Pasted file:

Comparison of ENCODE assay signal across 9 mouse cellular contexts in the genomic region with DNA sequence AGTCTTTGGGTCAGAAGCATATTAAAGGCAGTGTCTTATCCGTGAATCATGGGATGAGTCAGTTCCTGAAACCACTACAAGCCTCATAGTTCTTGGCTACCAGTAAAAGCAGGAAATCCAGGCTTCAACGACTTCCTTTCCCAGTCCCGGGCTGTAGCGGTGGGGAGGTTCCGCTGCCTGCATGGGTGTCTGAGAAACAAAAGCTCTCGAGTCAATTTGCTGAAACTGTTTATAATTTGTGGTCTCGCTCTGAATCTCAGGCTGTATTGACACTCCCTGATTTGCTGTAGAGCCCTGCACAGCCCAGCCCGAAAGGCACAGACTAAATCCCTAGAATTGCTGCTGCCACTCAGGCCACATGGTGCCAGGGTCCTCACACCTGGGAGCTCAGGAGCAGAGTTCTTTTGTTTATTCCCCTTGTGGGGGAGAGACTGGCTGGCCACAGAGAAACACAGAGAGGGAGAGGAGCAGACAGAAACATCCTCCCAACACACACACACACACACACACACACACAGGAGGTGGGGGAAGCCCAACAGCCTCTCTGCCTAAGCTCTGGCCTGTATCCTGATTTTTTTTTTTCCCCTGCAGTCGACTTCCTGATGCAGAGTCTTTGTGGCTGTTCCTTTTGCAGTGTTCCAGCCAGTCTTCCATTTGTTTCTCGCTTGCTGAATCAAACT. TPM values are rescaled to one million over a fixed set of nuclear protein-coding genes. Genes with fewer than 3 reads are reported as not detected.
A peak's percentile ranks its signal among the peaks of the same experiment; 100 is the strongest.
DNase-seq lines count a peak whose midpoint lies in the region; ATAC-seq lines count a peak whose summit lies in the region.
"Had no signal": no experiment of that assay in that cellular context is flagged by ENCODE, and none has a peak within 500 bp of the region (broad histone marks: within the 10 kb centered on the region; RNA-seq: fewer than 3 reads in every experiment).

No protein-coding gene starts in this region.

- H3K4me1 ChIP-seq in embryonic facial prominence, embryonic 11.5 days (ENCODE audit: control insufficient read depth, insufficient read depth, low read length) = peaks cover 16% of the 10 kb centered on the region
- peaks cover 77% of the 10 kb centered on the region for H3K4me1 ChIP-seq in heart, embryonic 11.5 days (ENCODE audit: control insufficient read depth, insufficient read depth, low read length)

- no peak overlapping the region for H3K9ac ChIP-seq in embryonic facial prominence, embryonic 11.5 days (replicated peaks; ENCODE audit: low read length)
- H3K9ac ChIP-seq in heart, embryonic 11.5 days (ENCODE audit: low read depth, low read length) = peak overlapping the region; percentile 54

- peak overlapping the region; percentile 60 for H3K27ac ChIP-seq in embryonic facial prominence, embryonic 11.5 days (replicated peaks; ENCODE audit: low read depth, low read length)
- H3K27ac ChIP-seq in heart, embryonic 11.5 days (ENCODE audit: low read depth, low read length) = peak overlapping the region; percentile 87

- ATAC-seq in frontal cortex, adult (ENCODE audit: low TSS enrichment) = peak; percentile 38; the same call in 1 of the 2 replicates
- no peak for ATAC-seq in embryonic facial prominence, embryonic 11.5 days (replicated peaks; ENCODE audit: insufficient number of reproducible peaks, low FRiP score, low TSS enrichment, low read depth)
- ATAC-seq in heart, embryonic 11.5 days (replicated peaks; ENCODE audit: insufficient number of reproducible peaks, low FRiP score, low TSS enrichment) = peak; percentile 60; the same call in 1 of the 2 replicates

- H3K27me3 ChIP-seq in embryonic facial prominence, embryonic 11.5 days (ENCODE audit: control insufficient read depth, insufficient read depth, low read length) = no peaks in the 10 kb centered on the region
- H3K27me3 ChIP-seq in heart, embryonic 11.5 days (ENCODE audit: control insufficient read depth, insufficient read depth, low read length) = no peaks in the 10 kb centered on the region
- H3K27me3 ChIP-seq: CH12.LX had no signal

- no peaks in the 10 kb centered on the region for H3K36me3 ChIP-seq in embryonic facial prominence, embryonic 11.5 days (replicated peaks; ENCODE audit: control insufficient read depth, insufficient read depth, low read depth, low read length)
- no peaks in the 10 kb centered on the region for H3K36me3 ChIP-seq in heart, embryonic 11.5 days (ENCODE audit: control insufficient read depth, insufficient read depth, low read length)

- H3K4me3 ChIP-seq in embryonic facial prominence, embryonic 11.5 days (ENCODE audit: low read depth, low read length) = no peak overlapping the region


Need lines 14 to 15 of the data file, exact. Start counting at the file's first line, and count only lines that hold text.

- ATAC-seq in heart, embryonic 11.5 days (replicated peaks; ENCODE audit: insufficient number of reproducible peaks, low FRiP score, low TSS enrichment) = peak; percentile 60; the same call in 1 of the 2 replicates

- H3K27me3 ChIP-seq in embryonic facial prominence, embryonic 11.5 days (ENCODE audit: control insufficient read depth, insufficient read depth, low read length) = no peaks in the 10 kb centered on the region